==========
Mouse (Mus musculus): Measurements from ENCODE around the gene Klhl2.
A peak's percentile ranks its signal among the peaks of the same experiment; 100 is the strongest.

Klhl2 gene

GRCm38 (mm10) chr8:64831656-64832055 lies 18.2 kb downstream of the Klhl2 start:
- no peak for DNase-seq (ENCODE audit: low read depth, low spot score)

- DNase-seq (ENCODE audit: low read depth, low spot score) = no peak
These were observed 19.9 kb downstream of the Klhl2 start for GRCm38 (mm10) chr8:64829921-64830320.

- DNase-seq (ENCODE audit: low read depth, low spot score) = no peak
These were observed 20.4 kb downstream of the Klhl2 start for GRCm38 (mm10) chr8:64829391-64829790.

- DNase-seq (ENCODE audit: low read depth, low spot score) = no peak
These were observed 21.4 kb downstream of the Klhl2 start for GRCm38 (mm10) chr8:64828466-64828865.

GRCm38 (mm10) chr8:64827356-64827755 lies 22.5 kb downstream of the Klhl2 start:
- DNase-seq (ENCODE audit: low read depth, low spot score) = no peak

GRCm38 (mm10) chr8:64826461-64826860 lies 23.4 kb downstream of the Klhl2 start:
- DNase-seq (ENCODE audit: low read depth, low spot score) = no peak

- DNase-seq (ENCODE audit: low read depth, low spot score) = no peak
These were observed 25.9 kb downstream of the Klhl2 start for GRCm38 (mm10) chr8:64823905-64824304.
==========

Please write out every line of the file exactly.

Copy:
Mouse (Mus musculus): Measurements from ENCODE around the gene Klhl2.
A peak's percentile ranks its signal among the peaks of the same experiment; 100 is the strongest.

Klhl2 gene

GRCm38 (mm10) chr8:64831656-64832055 lies 18.2 kb downstream of the Klhl2 start:
- no peak for DNase-seq (ENCODE audit: low read depth, low spot score)

- DNase-seq (ENCODE audit: low read depth, low spot score) = no peak
These were observed 19.9 kb downstream of the Klhl2 start for GRCm38 (mm10) chr8:64829921-64830320.

- DNase-seq (ENCODE audit: low read depth, low spot score) = no peak
These were observed 20.4 kb downstream of the Klhl2 start for GRCm38 (mm10) chr8:64829391-64829790.

- DNase-seq (ENCODE audit: low read depth, low spot score) = no peak
These were observed 21.4 kb downstream of the Klhl2 start for GRCm38 (mm10) chr8:64828466-64828865.

GRCm38 (mm10) chr8:64827356-64827755 lies 22.5 kb downstream of the Klhl2 start:
- DNase-seq (ENCODE audit: low read depth, low spot score) = no peak

GRCm38 (mm10) chr8:64826461-64826860 lies 23.4 kb downstream of the Klhl2 start:
- DNase-seq (ENCODE audit: low read depth, low spot score) = no peak

- DNase-seq (ENCODE audit: low read depth, low spot score) = no peak
These were observed 25.9 kb downstream of the Klhl2 start for GRCm38 (mm10) chr8:64823905-64824304.